which was to be an event that the district
should remember. But, ahl I have to re
peat that our hopes and our fears are sad
traitors. Inentoulwith the first tug to
the steamer. I wasanxioui to get the
earliest glimpse ot my dearest Carrie. As
we approached the ocean steamer I saw a
female form in an ulster vigorously waving
a white handkeroblef. Vigorously J waved
in response.
14 'lis she!" I mussiarsd, and .felt su
premely happy.
At last I was to be blessed! But as we
approached the face became more easily
distinguishable, and the features clearly
recognizable.
"Great Scot! !'
Had I mistaken the name and addressed
the offer to the wrong party to the sister,
the one I detested so much? Alas, that I
should have to admit it I hal. It was the
dragon, the demon, in all her natural ugli
ness, increased by a month's seasickness!
She stood at the head of the gangway to re
ceive me with outstretched arms. Satan
himself could scarcely have been more re
pulsive at that moment. I found I had
mixed up the names of Caroline and Con
stance Sick at heart, I made a few, a very few
inquiries of the captain of the steamer. As
he was leaving me he added, apparently in
some sort of sympathy: "She's not much to
look at; but perhaps "she will be a good 'un
to BO."
1 speedily resolved that she should go.
And she went.
For the sum of 1,500 she agreed not to
sue me lor "breach." She Teturned to
England, where she lives in prim old maid
enhood, and no doubt sometimes regales her
friends with her version of the affair.
Probably she thinks she was ill-used.
Caroline, I learnt, had been happily
married for many years, and had probably
never once given more than a passing
thought to her Southport acquaintance.
I care very little about girls now.
the gyp.
If reasonable prloes, courteous treatment
and pure, reliable noods are any Induce
ment to tho public, oall on Max Klein, where
you will find this combination,
8peclal Sale of Winter Dress Goods.
Extraordinary value In blaok and colored
cashmeres, serges.,popllns, velours, orepons,
fancy plaids, cloth suitings and French pat
tern suits. Great bargains in every depart
ment for the holidays at H, J. Lynoh's, t3b
UQ Market street.
You'll. 8av Mohkt Hens I Priestley's ele
sant black silk warp Henrietta; superior
Soods In every way; regular price 1 8j; will
e sold at f 1 per yard.
Choice Freneli Cashmeres in black and all
colons good value in these; will be sold at
60o per yard. Kivrxxusa'
New Drygoods Department.
HIS MOIHEfi MELTED HIM.
- Go to Mellor
ana uaraoio
SIM.
bene for the most reliable
os and organs.- 77 fifth ave-
Charley Allen Befuses to Becognize His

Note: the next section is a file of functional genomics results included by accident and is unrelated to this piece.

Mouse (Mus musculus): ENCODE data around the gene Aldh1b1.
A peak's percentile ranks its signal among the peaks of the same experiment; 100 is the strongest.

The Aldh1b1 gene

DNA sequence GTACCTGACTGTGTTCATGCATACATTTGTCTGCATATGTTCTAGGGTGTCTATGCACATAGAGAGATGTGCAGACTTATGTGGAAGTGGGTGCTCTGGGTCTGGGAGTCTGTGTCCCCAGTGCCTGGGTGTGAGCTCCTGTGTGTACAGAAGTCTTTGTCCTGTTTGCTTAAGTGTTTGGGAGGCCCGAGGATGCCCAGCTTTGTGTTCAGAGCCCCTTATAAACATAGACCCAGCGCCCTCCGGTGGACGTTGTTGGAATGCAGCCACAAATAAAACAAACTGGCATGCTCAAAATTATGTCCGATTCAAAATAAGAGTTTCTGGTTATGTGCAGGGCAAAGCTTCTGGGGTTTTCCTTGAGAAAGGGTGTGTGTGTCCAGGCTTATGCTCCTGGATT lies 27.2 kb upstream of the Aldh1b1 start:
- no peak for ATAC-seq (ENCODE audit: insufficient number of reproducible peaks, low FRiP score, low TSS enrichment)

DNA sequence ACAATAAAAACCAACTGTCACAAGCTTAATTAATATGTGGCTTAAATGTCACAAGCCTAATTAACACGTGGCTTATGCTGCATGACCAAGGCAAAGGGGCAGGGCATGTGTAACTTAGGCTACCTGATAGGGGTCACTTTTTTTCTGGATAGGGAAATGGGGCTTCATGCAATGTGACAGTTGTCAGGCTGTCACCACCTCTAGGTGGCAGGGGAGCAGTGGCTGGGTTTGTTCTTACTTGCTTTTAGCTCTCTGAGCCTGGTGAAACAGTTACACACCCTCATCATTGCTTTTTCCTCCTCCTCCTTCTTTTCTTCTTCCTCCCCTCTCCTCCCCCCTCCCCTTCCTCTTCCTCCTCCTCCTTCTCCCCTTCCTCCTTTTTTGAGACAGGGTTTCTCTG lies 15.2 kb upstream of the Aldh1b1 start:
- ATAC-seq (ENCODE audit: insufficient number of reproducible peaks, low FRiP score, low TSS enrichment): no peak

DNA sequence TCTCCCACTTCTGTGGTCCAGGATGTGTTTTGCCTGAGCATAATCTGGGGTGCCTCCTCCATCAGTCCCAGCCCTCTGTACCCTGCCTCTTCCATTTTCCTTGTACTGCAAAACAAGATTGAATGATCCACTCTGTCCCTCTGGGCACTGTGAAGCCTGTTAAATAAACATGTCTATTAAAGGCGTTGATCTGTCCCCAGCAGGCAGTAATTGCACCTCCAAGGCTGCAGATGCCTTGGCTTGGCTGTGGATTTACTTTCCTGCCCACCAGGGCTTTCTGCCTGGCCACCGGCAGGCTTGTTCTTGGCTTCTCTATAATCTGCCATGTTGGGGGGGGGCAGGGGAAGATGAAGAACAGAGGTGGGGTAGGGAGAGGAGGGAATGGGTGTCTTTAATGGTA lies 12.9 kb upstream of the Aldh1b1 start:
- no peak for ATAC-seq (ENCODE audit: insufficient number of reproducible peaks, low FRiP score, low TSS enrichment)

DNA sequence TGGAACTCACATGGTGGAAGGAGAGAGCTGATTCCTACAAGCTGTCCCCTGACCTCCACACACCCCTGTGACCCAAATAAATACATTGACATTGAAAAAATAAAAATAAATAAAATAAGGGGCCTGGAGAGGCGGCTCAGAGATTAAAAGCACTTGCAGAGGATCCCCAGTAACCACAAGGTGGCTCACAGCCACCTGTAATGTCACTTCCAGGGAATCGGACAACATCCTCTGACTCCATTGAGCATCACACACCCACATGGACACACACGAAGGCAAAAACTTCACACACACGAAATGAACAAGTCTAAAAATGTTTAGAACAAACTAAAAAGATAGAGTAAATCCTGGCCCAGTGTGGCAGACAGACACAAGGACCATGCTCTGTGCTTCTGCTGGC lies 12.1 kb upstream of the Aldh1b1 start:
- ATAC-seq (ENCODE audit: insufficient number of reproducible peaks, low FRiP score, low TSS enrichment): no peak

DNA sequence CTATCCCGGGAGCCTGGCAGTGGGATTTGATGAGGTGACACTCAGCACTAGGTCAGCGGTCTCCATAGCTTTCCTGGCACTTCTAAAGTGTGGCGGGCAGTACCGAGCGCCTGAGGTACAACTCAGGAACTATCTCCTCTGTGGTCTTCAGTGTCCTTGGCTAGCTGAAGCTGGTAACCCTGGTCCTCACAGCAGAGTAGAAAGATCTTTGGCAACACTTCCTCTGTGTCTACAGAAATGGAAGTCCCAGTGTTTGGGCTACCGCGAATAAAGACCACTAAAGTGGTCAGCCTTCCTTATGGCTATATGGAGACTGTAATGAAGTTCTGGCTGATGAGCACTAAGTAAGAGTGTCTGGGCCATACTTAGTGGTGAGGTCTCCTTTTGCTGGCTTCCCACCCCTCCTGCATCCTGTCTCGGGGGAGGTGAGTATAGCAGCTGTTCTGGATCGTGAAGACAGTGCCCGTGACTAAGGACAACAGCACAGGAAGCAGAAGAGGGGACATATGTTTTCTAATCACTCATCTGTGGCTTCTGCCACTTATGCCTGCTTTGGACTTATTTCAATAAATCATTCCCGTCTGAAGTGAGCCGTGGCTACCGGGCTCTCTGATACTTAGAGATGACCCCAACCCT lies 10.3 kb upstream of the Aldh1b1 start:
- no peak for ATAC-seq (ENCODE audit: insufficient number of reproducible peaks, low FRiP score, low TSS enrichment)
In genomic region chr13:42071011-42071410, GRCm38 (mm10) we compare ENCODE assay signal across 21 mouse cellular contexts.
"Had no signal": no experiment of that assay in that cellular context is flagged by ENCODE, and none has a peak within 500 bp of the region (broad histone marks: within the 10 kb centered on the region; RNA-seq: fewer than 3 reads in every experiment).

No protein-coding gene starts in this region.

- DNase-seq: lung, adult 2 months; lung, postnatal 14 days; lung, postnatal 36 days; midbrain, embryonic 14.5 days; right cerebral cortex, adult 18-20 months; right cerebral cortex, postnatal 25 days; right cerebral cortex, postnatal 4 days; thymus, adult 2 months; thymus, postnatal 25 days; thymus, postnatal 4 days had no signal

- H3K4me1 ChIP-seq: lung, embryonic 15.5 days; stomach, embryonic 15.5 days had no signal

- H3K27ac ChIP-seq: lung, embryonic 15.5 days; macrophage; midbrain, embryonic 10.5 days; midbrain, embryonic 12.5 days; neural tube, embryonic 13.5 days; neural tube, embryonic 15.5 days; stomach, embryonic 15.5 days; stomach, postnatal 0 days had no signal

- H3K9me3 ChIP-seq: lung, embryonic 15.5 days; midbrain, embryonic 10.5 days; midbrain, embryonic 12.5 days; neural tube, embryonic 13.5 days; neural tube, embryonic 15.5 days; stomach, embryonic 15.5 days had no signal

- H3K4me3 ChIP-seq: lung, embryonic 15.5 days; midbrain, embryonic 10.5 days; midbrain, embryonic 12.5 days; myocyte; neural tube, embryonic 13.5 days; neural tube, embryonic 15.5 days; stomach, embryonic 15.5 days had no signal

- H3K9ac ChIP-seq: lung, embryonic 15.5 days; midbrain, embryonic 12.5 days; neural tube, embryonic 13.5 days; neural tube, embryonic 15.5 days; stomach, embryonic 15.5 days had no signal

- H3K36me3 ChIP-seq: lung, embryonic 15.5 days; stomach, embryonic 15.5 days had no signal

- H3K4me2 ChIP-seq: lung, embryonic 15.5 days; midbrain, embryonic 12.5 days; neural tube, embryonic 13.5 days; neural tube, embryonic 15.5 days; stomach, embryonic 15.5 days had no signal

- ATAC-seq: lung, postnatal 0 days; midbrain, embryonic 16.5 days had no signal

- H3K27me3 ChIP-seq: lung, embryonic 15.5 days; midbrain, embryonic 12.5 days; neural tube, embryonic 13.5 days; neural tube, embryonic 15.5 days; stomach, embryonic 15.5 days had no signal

Parent but Finally Breaks Sown.
It required a great deal of coaxing and
pleading to get Charley Baft, the 14-year-old
boy who was picked np by the South
side police and turned over to the Anti
Cruelty Society, to acknowledge that he
was Charley Allen and it was his dear, kind
mother who stood before him. Mrs. Allen
has been making constant search for her
boy ever sines be left last May. She read
the description of Cnarley Bait and was led
to believe it was her son. Her visit Tues
day to the Anti-Cruelty Society was de
scribed exclusively in yesterday's Dis
FATCH, and this morning according to the
promise made by Secretary Dorente to her,
she was allowed to see the boy. When
Charley saw his mother he looked sullen
and indifferent, not giving the least sign
that he had ever seen tne woman oerore.
The mother broke into tears and pleaded
with the boy to come and kiss her. Still
Charley maintained a stolid indifference.
At last by referring to his home life on the
farm and his sisters and brothers, Mrs.
Allen melted his heart and Charley burst
oat crying. He refused to give any ex
planation why he did not return borne, but
promised never again to leave the old farm.
The mother and her boy left for their home
in the afternoon. Mrs. Alien was weeping
for joy at the return of her long lost son.
Tne other lady, who thought Bait was
her son, who had been lost for 12 years,
could not be persuaded that she was mis
taken. She insisted that it mast be he.
At last she left the office with a sad, disap
pointed face to resume her search for that
boy she lost saw as a 2-year-old babe.
A hjuid cough distresses the patient, and
racks both innga and tnroat. Dr. J). Jayne's
Expectorant U the remedy wanted to cure
your cough, and relieve both the pulmonary
and broncnical organs.
A 3-nnr Sale of Hen's Fine Undorwear for
, 330.
This forenoon between the hours of 9 and
13 o'clock we will sell ISO dozen men's fine
camel's hair undershirts and drawers, regn
lar tl goods,for 33c a garment. Not mqre tbaa
two garments sold to one person. Please bear
this In mind, Bemember the hoars from 9
until 13 o'clock noon, today.
F.C.C.C., Clothiers, corner Grant aad Dta-
Road street. . . .T
- 4'W
-,r
W